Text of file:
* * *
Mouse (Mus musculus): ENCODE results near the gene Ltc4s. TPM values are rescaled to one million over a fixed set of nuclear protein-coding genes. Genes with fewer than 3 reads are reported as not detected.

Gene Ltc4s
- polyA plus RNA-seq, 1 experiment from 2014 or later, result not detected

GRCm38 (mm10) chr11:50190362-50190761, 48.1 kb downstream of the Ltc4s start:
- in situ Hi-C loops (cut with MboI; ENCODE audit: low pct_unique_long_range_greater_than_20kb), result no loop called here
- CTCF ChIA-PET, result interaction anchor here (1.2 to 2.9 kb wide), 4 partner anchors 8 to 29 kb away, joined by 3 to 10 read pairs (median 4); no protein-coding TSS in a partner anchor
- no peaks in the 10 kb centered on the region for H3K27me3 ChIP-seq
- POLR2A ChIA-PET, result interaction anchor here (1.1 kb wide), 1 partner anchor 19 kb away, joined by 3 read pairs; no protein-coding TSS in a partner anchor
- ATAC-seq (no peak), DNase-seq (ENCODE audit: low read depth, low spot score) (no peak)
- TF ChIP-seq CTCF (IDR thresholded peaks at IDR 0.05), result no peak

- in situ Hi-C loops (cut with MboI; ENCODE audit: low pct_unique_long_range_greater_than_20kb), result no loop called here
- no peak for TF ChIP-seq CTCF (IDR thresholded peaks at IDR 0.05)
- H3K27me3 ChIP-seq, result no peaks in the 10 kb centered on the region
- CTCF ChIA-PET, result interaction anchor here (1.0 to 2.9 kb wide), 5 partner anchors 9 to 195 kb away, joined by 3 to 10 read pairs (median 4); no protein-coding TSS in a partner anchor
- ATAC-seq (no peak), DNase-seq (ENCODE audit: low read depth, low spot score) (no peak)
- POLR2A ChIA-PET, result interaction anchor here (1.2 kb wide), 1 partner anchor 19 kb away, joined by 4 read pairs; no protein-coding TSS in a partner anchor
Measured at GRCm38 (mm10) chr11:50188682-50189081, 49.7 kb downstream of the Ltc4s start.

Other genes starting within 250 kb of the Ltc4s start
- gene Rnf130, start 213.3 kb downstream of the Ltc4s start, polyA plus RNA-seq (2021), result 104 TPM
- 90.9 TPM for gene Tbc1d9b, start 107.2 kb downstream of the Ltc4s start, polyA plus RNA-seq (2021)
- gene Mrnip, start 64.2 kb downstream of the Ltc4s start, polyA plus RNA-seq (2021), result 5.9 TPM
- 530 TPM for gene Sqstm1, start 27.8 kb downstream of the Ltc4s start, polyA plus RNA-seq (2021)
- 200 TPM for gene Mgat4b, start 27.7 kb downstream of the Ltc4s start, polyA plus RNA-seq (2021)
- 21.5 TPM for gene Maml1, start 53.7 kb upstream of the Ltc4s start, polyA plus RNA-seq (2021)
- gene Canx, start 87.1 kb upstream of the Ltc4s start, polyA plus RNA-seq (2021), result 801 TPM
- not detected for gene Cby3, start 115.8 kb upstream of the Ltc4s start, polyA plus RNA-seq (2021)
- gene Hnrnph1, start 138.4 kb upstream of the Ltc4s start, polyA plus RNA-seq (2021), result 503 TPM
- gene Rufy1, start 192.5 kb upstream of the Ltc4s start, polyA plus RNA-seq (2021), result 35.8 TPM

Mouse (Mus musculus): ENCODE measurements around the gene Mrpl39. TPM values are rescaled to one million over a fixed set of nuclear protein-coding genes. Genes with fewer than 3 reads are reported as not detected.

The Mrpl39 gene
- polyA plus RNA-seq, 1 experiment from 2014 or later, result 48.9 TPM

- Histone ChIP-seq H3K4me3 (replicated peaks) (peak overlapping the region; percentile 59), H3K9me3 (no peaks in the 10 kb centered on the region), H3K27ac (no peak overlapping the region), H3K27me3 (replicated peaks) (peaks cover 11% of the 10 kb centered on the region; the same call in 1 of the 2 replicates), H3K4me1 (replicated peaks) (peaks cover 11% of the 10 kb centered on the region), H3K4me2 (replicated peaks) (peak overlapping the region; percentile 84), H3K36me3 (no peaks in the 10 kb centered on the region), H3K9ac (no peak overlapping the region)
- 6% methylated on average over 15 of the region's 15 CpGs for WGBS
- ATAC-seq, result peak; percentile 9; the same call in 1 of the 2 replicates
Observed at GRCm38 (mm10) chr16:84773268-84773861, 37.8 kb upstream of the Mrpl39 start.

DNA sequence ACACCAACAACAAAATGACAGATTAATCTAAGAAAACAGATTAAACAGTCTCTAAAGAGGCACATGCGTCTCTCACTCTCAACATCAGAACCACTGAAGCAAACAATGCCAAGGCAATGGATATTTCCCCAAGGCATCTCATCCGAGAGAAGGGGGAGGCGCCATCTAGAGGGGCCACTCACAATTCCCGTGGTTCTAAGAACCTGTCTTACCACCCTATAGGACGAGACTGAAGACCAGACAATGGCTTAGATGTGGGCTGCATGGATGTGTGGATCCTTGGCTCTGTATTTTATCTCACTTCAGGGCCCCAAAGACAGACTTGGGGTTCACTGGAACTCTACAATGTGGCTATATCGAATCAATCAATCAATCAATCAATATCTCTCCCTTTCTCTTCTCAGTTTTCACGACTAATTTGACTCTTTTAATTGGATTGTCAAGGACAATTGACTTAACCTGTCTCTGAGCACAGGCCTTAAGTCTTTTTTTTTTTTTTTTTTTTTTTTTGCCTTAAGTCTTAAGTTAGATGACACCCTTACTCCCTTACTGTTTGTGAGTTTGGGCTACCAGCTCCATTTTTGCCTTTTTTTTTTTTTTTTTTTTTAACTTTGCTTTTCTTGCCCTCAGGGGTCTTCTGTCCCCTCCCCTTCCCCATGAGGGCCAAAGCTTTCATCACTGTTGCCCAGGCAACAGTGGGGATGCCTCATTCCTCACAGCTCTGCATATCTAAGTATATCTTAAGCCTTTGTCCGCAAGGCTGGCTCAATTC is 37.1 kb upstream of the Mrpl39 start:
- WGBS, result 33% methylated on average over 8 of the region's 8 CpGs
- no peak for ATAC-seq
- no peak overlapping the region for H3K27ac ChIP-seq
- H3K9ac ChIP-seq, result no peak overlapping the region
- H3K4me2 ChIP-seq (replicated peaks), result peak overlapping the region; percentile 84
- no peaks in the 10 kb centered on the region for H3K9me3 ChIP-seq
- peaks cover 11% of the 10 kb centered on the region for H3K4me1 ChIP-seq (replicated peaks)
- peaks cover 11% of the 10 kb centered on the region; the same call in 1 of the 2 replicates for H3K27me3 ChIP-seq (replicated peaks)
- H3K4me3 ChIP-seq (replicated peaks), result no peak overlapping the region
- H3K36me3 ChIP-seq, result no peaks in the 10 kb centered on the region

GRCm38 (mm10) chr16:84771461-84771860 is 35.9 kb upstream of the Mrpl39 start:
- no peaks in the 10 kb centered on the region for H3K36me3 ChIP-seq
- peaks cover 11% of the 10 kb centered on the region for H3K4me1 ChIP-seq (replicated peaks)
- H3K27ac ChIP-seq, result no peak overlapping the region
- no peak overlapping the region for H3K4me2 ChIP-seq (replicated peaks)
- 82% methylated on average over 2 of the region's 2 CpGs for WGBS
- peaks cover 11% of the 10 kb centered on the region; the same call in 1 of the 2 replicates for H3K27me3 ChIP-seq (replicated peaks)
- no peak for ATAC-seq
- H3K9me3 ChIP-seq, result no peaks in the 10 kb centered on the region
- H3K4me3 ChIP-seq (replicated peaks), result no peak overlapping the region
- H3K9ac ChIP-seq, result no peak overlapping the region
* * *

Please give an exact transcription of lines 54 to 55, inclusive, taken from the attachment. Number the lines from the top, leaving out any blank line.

- no peak for ATAC-seq
- H3K9me3 ChIP-seq, result no peaks in the 10 kb centered on the region